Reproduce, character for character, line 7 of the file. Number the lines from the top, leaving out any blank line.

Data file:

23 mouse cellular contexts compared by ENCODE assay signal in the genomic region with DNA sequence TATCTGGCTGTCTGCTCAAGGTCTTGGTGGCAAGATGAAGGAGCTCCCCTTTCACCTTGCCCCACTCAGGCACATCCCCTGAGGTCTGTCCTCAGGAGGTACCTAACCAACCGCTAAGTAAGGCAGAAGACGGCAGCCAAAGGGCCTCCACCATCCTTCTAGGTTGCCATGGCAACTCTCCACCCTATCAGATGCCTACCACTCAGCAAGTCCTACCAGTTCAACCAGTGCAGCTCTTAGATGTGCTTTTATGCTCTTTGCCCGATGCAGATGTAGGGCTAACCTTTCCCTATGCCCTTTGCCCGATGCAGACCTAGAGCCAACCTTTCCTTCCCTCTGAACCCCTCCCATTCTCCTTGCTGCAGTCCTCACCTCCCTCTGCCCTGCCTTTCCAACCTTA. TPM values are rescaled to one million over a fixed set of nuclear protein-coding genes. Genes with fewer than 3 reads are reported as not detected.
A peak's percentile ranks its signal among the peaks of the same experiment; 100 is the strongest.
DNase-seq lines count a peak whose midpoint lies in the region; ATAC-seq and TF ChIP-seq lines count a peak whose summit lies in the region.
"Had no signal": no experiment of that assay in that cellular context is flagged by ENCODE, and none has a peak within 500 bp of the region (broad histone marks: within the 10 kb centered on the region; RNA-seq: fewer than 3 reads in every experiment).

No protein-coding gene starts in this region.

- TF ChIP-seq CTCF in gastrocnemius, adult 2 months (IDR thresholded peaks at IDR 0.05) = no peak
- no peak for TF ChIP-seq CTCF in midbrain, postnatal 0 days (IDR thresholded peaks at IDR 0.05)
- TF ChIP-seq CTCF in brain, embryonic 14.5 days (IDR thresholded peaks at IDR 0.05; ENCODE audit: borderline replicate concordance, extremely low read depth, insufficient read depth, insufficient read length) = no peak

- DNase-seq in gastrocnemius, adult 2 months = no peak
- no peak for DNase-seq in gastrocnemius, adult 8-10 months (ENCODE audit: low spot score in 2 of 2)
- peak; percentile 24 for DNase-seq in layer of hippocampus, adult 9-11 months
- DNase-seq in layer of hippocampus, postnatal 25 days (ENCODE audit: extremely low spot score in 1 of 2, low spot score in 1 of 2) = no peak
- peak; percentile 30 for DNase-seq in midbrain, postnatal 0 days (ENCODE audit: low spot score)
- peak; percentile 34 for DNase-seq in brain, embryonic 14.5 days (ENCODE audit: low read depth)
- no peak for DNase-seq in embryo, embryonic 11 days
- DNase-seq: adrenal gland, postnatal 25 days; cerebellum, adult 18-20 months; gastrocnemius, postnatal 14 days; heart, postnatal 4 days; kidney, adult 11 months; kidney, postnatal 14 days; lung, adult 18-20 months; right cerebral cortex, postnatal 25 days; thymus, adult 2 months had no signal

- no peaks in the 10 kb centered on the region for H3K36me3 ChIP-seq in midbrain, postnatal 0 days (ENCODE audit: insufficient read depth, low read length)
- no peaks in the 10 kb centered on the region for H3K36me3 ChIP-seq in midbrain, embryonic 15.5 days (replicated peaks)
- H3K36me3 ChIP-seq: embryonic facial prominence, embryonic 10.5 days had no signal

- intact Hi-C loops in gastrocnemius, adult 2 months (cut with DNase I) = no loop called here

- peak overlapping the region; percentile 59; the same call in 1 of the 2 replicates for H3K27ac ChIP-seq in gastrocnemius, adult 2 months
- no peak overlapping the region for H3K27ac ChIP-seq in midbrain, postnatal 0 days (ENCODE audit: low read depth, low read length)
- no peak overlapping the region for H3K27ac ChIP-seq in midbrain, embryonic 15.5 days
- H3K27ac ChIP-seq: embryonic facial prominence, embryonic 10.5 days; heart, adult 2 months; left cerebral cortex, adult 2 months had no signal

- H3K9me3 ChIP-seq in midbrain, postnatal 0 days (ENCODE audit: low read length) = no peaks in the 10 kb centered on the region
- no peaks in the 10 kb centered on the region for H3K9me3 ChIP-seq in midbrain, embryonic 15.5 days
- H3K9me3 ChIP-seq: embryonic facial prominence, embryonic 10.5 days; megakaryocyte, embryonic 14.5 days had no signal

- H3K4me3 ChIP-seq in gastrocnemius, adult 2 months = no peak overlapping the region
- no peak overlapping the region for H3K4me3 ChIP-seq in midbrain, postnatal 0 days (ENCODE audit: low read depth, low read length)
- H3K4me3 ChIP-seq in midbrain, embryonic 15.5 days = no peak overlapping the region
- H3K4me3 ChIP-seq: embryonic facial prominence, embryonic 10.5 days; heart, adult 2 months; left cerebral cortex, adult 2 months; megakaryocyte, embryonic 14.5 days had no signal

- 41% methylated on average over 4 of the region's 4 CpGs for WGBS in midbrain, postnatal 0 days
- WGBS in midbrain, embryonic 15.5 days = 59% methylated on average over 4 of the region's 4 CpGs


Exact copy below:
- no peak for TF ChIP-seq CTCF in midbrain, postnatal 0 days (IDR thresholded peaks at IDR 0.05)